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Russian Electricity Reform is on its Way!

Can the investors (Russian or European) be accused of profiting law and regulated electricity tariffs?

Can the investors (Russian or European) be accused of profiting law and regulated electricity tariffs?

The Centre proposes a new study in order to provide Russian and European investors in Russia a legal ground to defend their interests against unfounded accusations of benefiting regulated tariffs.

The scope of this study addresses various misperceptions about the Russian electricity sector. These misperceptions are mentioned by the Council Regulation No 2229/2003 of 22 December 2003 concerning imposing a definitive anti-dumping duty and collecting definitively the provisional duty imposed on imports of silicon originating Russia has stated that: electricity prices in Russia are regulated and that the price charged by this electricity supplier was very low, even when compared to other suppliers of electricity generated by hydro-electric power stations in the analogue country Norway and also in Canada, it was decided to reject this claim and to confirm the provisional decision to use the electricity price charged by another electricity supplier in Russia. This price was found to be in line with the lowest price of representative electricity producers found in the Community.

Similar claims still exist and are based on outdated facts, as the wholesale market structure in Russia has gradually evolved towards a competitive cost-effective market. In turn, the electricity company RAO UES has been restructured and is in process of partial ownership unbundling. A legislative framework is put in place to ensure a gradual liberalization.

The EU is often worried about insufficient steps taken by Russia in its electricity reforms. In order to refute this claim, this study suggests a comparative analysis between the power markets of Russia and the EU. In fact, historically, the power sector was exempted from the competition policies in both Western and Eastern Europe. In many countries, such as France, Greece, Hungary, Portugal, Spain as well as all the new EU Members have longtime treated the electricity sector as the domain of an exclusive regime. Government ownership is not a sole and decisive factor, which characterizes the special regime accorded to the electricity sector. Exclusive rights or privileges could have been allocated also to a private commercial electricity supplier. At the same time, the state ownership is not considered as a barrier for the market liberalization. Full ownership unbundling is an exception rather than a rule in the competitive electricity markets.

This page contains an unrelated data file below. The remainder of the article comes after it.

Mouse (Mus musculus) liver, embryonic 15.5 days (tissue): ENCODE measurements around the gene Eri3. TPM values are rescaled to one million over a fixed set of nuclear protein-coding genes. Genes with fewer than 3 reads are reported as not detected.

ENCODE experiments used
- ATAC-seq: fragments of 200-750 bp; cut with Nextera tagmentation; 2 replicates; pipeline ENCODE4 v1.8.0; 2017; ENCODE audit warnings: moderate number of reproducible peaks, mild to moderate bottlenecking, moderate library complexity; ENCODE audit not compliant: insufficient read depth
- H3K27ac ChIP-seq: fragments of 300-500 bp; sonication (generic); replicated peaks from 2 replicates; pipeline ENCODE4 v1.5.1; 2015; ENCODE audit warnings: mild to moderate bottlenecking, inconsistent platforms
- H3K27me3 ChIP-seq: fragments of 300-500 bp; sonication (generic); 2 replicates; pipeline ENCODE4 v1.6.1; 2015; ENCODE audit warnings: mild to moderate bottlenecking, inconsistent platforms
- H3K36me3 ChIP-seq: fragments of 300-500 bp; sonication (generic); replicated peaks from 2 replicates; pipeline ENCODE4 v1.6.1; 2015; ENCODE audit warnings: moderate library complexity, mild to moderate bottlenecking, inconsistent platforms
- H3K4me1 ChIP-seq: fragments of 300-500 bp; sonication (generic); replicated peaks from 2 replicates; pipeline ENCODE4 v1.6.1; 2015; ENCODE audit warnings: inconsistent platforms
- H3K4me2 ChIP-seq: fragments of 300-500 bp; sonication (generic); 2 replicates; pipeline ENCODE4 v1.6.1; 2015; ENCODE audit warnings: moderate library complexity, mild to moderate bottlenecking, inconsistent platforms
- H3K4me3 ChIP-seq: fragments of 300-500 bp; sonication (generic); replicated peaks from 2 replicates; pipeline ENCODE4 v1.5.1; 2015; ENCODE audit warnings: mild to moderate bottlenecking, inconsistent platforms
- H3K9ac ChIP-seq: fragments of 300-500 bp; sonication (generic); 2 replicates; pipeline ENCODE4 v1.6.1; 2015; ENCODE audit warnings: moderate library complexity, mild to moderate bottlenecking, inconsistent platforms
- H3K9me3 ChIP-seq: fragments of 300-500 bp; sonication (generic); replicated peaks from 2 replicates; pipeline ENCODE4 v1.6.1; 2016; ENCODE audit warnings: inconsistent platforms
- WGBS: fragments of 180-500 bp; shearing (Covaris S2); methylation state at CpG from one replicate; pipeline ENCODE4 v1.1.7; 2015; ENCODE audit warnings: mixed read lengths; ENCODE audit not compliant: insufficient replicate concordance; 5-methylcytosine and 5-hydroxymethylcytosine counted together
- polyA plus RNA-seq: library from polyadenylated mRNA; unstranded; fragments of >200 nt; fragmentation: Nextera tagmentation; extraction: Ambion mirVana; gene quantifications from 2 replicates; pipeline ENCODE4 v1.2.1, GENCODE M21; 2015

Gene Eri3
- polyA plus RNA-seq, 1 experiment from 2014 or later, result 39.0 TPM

With the changing governance of the electricity sector from vertically integrated structure to competition approach, both EU and Russian electricity sectors are in transition process. The transition process is generally characterized by a gap between policy objectives and their effective implementation. In majority of the EU Member States, the gap is very high: either states or companies delay the reforms. In Russia, in spite of the initial difficulties, the process became irreversible. We also point out reasons of the price increase in the EU within the European market itself. Russia, by contrast, has a competitive advantage due to domestic gas supplies.


You want to know more? Please check out the study

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